BUT …… it doesn’t work as well as it could and the content, and data behind it have no clear licence to permit reuse.

The Issues with RFS

Searching the site, or navigating by the menus, for Electrical Items results in a page that is headed “This content was archived on 13th August 2018” – hardly inspiring confidence. No alternative page appears to exist and this page is the one turned up in navigation on the site.

Recycle For Scotland Archived content
Recycle For Scotland Archived content

Searching for what to do with batteries in Aberdeen results in a list of shops at least one of which closed down about 18 months ago. Entering a search means entering your location manually – every time you search! This quickly becomes wearing.

While the air of neglect is strong, the site is at least useful compared to the ACC website. But it doesn’t do what we want. Perhaps we could re-use some of the content? No – there is no clear licence regarding reuse of the website’s content.

The site appears to be a rebadged version of Recycle Now, built for Zero Waste Scotland (ZWS). According to ZWS’s Terms and Conditions on their own site, and deeply ironically, you can’t (re)use any materials from that site.

Zero Waste Scotland - zero re-use
Zero Waste Scotland – zero re-use

ZWS are publicly funded by the Scottish Government and the European Regional Development Fund – all public money.

Scottish Government Fund ZWS
Scottish Government Fund ZWS

Public funding should equal open licences

We argue that any website operated by a government agency, or department, or NDPB, should automatically be licensed under the Open Government Licence (OGL). And any data behind that site should be licensed as Open Data.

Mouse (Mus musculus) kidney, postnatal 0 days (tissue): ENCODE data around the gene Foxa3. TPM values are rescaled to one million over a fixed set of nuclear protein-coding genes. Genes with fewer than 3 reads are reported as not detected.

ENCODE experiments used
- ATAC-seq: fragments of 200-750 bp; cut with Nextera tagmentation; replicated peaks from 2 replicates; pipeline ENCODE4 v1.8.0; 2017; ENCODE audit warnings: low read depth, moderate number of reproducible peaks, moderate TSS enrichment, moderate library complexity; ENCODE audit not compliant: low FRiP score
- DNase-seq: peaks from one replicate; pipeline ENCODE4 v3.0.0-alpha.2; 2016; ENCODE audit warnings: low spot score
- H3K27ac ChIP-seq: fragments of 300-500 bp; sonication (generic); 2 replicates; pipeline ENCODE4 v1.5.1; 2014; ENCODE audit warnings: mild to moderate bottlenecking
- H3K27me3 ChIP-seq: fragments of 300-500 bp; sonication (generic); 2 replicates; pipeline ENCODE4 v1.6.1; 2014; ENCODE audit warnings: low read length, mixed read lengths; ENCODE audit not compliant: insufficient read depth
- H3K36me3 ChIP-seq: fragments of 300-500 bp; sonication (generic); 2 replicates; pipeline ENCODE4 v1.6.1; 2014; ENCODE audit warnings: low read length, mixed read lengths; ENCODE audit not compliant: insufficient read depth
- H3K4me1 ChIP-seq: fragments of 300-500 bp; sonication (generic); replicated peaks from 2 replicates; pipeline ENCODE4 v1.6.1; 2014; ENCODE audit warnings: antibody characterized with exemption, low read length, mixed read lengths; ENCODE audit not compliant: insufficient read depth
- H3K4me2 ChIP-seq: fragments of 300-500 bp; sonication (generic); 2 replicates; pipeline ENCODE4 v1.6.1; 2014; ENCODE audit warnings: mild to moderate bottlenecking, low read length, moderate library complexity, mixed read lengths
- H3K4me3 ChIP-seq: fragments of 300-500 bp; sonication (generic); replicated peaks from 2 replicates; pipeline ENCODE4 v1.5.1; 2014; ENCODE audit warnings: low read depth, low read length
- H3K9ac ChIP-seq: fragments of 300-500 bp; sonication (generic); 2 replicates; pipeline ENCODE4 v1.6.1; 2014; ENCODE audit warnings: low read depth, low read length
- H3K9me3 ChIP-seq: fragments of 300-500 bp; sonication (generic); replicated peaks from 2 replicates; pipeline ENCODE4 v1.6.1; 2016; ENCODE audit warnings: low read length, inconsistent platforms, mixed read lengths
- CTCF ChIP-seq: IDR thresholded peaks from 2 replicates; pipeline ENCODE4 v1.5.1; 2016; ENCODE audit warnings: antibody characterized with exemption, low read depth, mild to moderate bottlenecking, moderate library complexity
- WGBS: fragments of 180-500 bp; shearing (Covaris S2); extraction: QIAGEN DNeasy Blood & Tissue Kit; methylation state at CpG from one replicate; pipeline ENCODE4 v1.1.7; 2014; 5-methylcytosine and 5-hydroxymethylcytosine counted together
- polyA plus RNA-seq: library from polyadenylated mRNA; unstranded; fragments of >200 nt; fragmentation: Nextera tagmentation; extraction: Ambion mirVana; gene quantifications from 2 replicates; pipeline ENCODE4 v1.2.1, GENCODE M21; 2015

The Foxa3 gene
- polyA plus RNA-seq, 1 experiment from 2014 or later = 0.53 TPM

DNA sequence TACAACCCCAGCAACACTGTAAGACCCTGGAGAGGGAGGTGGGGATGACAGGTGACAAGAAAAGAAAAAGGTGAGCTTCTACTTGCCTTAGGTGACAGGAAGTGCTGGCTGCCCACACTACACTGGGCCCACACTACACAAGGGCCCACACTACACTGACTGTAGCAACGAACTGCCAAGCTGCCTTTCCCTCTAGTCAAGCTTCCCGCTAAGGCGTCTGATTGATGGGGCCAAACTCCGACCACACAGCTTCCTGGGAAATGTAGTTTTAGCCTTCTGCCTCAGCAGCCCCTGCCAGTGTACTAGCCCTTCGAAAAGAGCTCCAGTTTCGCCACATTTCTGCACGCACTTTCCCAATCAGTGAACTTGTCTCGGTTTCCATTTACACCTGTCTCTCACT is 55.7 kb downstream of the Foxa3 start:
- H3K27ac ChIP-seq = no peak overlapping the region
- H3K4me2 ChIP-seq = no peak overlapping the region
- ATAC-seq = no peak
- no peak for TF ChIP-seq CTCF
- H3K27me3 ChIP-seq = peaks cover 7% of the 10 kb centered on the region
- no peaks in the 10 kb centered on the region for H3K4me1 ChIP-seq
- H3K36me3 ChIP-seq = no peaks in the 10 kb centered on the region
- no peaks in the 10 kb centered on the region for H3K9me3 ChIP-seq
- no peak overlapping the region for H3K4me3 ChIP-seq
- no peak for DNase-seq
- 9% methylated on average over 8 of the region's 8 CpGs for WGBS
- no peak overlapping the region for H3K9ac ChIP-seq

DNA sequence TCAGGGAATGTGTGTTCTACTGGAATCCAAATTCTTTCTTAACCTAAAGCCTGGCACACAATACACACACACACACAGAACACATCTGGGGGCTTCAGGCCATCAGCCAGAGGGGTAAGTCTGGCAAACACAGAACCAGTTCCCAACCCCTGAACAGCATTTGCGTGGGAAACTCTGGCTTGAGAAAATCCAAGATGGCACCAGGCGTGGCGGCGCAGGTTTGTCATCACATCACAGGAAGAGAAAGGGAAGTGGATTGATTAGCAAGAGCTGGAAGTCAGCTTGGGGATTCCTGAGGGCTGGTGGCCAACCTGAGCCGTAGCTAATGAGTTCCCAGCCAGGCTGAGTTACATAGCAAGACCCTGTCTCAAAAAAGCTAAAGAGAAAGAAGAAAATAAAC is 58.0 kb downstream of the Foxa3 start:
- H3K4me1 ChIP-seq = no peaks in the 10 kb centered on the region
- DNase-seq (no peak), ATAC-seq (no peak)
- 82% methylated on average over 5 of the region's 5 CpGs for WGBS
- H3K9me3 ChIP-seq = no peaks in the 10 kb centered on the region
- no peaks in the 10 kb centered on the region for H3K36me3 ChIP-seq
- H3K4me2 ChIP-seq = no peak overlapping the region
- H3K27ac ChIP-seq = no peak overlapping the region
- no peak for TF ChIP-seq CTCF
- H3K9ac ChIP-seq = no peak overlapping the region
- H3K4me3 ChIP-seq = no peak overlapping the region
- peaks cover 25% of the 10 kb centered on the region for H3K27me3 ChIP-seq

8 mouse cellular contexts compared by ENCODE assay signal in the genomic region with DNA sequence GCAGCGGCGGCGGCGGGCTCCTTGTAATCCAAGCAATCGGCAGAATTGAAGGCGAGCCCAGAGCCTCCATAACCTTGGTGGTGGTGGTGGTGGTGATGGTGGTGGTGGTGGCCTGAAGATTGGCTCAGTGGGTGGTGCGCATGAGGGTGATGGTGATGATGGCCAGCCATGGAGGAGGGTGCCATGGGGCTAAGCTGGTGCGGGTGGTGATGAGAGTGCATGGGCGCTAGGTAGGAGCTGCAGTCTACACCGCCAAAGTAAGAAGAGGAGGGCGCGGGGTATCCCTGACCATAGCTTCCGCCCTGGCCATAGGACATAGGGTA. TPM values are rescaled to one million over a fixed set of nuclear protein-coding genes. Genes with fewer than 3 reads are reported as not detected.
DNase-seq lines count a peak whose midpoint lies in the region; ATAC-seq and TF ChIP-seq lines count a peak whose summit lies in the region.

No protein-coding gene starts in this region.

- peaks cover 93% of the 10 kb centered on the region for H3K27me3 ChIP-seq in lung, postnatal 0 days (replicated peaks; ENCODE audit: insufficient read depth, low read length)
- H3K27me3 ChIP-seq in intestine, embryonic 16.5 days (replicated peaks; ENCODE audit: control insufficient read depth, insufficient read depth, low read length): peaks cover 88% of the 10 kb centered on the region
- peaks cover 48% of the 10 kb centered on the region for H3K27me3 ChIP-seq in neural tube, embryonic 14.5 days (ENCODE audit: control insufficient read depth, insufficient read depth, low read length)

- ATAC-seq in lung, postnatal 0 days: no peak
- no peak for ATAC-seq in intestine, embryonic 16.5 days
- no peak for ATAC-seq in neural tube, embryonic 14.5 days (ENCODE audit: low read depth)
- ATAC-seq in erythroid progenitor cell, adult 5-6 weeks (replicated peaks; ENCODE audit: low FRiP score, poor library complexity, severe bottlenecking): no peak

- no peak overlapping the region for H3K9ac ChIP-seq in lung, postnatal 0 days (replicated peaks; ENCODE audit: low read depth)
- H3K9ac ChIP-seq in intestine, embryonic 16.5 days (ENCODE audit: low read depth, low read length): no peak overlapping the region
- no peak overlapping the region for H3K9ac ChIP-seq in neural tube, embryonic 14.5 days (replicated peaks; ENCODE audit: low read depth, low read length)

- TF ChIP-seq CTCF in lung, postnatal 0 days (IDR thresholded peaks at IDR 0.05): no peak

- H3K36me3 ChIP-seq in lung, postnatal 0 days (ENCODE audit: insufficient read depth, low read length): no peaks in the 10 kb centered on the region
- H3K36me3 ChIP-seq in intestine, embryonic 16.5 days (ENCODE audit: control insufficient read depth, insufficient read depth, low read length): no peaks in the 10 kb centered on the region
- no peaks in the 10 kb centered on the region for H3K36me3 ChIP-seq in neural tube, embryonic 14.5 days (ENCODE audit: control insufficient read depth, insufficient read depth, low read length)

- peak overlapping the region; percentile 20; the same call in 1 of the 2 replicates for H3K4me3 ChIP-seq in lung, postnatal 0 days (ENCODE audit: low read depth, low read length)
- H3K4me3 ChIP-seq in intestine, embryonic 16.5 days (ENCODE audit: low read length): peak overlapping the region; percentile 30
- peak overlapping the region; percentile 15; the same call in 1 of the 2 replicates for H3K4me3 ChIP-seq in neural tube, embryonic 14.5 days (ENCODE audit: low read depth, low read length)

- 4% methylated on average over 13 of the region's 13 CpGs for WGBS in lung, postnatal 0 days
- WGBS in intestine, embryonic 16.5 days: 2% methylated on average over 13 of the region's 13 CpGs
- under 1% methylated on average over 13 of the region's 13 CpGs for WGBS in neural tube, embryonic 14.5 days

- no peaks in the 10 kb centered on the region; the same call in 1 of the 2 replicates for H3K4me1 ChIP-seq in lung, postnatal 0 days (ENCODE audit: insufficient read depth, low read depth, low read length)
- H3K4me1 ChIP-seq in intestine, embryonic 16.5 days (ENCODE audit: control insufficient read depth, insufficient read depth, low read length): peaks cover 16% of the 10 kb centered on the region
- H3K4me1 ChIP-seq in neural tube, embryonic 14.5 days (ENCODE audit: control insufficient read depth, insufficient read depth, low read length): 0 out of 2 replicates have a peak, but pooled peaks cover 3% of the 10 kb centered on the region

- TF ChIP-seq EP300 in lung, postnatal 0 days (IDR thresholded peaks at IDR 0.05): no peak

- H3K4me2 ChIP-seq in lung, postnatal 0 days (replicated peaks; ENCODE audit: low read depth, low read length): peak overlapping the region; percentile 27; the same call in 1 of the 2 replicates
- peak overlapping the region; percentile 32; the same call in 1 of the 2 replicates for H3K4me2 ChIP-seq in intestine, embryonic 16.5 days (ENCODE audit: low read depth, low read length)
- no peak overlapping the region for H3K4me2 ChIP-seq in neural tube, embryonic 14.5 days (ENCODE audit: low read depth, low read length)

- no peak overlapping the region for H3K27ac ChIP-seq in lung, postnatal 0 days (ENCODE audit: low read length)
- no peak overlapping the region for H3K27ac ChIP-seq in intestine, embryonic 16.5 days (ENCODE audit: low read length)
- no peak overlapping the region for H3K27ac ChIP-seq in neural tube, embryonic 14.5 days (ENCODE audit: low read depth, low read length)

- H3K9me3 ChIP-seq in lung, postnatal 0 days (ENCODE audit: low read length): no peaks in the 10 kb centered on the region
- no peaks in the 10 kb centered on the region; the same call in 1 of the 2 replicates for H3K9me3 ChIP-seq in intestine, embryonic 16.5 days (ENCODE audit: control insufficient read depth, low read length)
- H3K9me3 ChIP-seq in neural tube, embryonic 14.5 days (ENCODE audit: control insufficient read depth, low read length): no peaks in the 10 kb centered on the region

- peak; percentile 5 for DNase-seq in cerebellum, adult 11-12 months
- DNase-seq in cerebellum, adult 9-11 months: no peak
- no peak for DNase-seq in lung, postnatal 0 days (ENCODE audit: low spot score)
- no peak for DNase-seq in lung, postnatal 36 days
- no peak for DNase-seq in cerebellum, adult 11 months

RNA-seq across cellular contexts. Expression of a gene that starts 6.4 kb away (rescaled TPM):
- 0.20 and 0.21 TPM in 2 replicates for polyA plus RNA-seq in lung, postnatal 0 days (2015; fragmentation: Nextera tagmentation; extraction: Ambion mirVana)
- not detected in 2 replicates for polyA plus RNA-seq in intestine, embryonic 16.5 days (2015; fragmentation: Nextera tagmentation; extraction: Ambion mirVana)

The Scottish Government’s own website is fully licenced under OGL.

Changing the licensing of Recycle For Scotland website, making its code open source, and making its data open would have many benefits.

  • its functionality could be improved on by anyone
  • the data could be repurposed in new applications
  • errors could be corrected by a larger group than a single company maintaining it.

Where did this leave us?

Having failed to identify an app that worked for Scotland, nor interactive guidance on the ACC website, we tried the patchy and, on the face of it, unreliable RFS site. We’d turned to the data and whether we could construct something useable from open data and repurposed, fixed, content over the weekend – this is a hack event after all.

But in this we were defeated – data is wrapped up in web pages: formatted for human readability, not reuse in new apps.

Websites which were set up to encourage re-use and recycling ironically prohibit that as far as their content and data is concerned, and deliberately stifle innovation.

Public funding from the City Council, the Scottish Government and the European Regional Development Fund is used to fund sites which you have paid but elements of which you cannot reuse yourself.

Finally

At a time of climate crisis, which the Scottish Government has announced is a priority action, it can’t be right that not only is it difficult to find ways to divert domestic items from landfill,  but also that these Government-funded websites have deliberate measures in place to stop us innovating in order to make access to reuse and recycle easier!

Hopefully politicians, ministers and councillors will read this (please draw it to their attention) and wake up to the fact that Scotland deserves, and needs, better than this.

Only by having an Open Data by default policy for the whole of the Scottish Public Sector, and an open government licence on all websites can we fix these problems through innovation.

After all if the non-functioning Northern Ireland Assembly can come up with an open data strategy that commits the region to open data by default, why on earth can’t Scotland?

See below:

“Northern Ireland public sector data is open by default. Open by default is the first guiding principle that will facilitate and accelerate Open Data publication.”

NI Open Data principles
NI Open Data principles

[Edit – Added 12-Nov-2019]

Postscript

If you are interested to read more about the poor state of Scottish Open Data you might be interested in this post I wrote in February 2019 which also contains links to other posts on the subject:

Scotland’s Open Data, February 2019. An Update.

Sadly, not much has changed in the intervening nine months.

[/Edit]